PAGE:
Narrative structure. Know it, love it, live it, teach it! Narrative structure is arguably one of the most important complex language skills one needs to be successful in school, relationships, work, and life.
Story grammar is the typical flow or schematic of a story. Most oral language and written stories follow a similar pattern. This pattern may also be called story grammar or story structure. They all mean the same thing!
Understanding this pattern is very important for oral language abilities (ability to tell a coherent story), for the ability to understand oral and written stories, and for the ability to write a good story.
Through my clinical practice, I now believe this skill might be the most important for academic success!
Children with language delays often have an incomplete mental schema of story structure. This can create many problems for learning in school, participating in conversations, and telling stories.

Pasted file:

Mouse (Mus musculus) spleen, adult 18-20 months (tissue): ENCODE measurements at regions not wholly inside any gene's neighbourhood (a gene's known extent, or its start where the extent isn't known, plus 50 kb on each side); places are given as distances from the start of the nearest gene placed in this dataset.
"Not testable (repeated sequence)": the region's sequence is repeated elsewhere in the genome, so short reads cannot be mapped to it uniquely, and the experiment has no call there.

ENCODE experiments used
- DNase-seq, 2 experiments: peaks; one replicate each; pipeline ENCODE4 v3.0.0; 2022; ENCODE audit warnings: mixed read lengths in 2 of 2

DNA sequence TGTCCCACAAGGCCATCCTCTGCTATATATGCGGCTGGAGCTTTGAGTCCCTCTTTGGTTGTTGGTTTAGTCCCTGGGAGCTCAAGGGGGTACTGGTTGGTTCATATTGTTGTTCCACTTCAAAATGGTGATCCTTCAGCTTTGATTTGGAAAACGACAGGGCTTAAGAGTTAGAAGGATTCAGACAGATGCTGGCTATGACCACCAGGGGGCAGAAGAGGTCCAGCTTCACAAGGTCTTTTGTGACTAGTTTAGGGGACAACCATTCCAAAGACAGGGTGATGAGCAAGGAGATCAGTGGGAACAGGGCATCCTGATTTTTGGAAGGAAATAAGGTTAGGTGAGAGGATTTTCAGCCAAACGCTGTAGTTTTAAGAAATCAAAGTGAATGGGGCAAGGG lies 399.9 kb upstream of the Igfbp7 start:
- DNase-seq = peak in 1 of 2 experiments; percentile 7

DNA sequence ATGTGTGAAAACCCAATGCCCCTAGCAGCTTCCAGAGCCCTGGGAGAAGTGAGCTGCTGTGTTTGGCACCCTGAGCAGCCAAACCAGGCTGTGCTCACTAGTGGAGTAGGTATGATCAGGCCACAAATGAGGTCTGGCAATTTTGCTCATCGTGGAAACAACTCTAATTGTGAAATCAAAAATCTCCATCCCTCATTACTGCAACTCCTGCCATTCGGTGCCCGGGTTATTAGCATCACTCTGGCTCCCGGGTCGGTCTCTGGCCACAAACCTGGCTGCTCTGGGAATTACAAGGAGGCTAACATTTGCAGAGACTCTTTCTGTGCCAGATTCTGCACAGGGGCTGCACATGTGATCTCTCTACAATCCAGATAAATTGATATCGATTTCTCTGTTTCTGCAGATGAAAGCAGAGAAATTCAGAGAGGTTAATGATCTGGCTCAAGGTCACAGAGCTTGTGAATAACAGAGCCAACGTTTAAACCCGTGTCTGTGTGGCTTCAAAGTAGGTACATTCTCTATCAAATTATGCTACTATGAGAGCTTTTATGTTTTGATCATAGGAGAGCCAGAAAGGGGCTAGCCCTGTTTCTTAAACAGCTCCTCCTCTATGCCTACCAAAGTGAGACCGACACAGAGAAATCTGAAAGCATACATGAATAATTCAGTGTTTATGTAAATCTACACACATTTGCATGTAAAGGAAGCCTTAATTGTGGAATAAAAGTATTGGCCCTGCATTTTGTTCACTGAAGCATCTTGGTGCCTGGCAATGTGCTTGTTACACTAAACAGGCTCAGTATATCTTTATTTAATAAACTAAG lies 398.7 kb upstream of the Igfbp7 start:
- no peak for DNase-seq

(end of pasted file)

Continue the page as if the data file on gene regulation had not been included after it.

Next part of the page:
For example, if a child does not have a solid grasp on story structure, he or she has less resources to learn new vocabulary, understand deeper language themes, and/or even remember the story.
Most children need not be taught narrative structure at a young age. After hearing many stories, they naturally form the structure themselves.
When they reach elementary school, they are ready to directly learn it. They are primed and ready to go! All they need is the words to be paired with what they already know.
However, children who have more difficulty learning language rarely pick up on story grammar indirectly. One red flag is their storytelling abilities. Their stories tend to be disjointed, start in the middle, or do not end properly.
These children NEED extra practice.
This is a bit dry if you ask me, I am going to teach you an easier way to remember and teach story grammar.
I will ask these questions as we read a story or play house/farm/school, etc...
The key is to identify the problem with a “what” question. With my older kids, I like to “predict” what is going to happen.
Therapy techniques to teach story grammar while retelling stories:
VISUALS VISUAL VISUALS!
Good luck practicing!
If you need visuals, we got you covered (2 options)